Draw by Infinite Pursuit

Infinite pursuit means that one player’s King is being chased (pursued) around the board with an “infinite” number of checks (i.e. perpetual check). Infinite pursuit is not an official rule of chess, but is a type of draw because nobody can win. Strictly speaking, an infinite pursuit draw would actually only be drawn by the triple repetition rule or the 50-move rule, but in practice will be drawn by agreement or drawn by an official referee declaring a draw by “no progress” or “not attempting to win by normal methods” (i.e. trying just to win on the clock).

Not All Checks are Infinite

It should be noted that not all games with lots of checks are infinite pursuit draws. There are many valid sequences where a player may issue a lot of checks chasing a King across the board. One practical example is a game with a Fischer Time Control, where a player may play a lot of checks to gain time on the clock. Assuming the player then starts thinking about how to win, it’s not necessarily a draw.

Queen Endgames

And a very common endgame, the “Queen endgames” (Queen vs Queen, with pawns) always have many sequences of checks. They are excruciation to play or to defend.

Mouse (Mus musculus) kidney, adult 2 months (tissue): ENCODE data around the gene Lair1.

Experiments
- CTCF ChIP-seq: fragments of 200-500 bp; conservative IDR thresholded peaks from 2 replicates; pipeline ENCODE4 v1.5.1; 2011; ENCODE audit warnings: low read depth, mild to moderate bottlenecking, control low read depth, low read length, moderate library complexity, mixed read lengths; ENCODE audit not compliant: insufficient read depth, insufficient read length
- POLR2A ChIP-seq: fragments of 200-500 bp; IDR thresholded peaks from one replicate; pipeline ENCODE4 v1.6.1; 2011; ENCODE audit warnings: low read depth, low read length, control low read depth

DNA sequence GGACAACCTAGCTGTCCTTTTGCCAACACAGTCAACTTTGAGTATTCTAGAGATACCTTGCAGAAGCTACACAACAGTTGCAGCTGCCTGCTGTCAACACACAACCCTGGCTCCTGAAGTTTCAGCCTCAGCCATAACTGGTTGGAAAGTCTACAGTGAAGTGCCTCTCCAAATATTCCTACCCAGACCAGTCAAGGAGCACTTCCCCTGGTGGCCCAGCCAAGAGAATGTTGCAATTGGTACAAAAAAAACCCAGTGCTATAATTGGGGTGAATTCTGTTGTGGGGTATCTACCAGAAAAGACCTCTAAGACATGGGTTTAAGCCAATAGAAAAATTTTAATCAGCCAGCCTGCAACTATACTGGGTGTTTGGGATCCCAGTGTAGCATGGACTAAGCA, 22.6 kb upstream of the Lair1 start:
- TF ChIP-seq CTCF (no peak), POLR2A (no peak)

A common example is “Queen and 2 Pawns vs Queen” endgame, which is a win, but it’s a painful win. The player with the two pawns has to give lots of checks, then move a pawn one square (towards queening), then the opponent gets lots of checks with their Queen until they eventually run out, then there is a time to make one more pawn move. The whole game can take over 100 moves, or many more. But it can be won and that’s not infinite pursuit. It’s also not the 50-move rule if there is the occasional pawn move. And it’s not “no progress” if the pawns are gradually progressing down the board. Eventually a pawn will Queen and then the win with two Queens is easy.

Related Chess Rules Topics

Read more about these related chess rules, chess puzzles, and other chess tactics and strategies: